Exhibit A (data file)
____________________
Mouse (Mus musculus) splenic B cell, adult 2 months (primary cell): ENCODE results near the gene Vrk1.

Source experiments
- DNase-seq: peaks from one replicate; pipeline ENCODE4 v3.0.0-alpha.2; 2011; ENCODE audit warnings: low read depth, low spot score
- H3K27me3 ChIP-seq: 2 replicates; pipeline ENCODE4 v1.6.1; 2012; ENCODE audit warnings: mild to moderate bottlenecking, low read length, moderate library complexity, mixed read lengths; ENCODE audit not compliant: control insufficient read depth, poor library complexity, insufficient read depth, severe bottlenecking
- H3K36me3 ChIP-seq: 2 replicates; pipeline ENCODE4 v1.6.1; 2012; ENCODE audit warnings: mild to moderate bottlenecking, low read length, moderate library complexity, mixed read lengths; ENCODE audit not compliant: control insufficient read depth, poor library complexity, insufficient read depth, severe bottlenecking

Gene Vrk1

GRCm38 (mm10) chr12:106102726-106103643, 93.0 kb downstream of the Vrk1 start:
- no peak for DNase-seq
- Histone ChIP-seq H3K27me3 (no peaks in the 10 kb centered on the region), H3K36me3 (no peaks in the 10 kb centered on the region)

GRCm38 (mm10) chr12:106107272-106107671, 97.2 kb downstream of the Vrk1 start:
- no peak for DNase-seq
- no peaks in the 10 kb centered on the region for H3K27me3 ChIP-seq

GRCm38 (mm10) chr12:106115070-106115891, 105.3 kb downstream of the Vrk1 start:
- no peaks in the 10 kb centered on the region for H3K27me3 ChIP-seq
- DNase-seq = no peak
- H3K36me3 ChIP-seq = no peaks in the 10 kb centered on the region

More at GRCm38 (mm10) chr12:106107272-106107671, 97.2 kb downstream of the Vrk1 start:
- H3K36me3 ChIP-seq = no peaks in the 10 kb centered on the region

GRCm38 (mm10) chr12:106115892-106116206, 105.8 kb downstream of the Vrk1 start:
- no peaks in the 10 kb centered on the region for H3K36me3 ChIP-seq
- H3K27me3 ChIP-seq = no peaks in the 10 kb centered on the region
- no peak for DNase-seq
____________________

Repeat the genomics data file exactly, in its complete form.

Mouse (Mus musculus) splenic B cell, adult 2 months (primary cell): ENCODE results near the gene Vrk1.

Source experiments
- DNase-seq: peaks from one replicate; pipeline ENCODE4 v3.0.0-alpha.2; 2011; ENCODE audit warnings: low read depth, low spot score
- H3K27me3 ChIP-seq: 2 replicates; pipeline ENCODE4 v1.6.1; 2012; ENCODE audit warnings: mild to moderate bottlenecking, low read length, moderate library complexity, mixed read lengths; ENCODE audit not compliant: control insufficient read depth, poor library complexity, insufficient read depth, severe bottlenecking
- H3K36me3 ChIP-seq: 2 replicates; pipeline ENCODE4 v1.6.1; 2012; ENCODE audit warnings: mild to moderate bottlenecking, low read length, moderate library complexity, mixed read lengths; ENCODE audit not compliant: control insufficient read depth, poor library complexity, insufficient read depth, severe bottlenecking

Gene Vrk1

GRCm38 (mm10) chr12:106102726-106103643, 93.0 kb downstream of the Vrk1 start:
- no peak for DNase-seq
- Histone ChIP-seq H3K27me3 (no peaks in the 10 kb centered on the region), H3K36me3 (no peaks in the 10 kb centered on the region)

GRCm38 (mm10) chr12:106107272-106107671, 97.2 kb downstream of the Vrk1 start:
- no peak for DNase-seq
- no peaks in the 10 kb centered on the region for H3K27me3 ChIP-seq

GRCm38 (mm10) chr12:106115070-106115891, 105.3 kb downstream of the Vrk1 start:
- no peaks in the 10 kb centered on the region for H3K27me3 ChIP-seq
- DNase-seq = no peak
- H3K36me3 ChIP-seq = no peaks in the 10 kb centered on the region

More at GRCm38 (mm10) chr12:106107272-106107671, 97.2 kb downstream of the Vrk1 start:
- H3K36me3 ChIP-seq = no peaks in the 10 kb centered on the region

GRCm38 (mm10) chr12:106115892-106116206, 105.8 kb downstream of the Vrk1 start:
- no peaks in the 10 kb centered on the region for H3K36me3 ChIP-seq
- H3K27me3 ChIP-seq = no peaks in the 10 kb centered on the region
- no peak for DNase-seq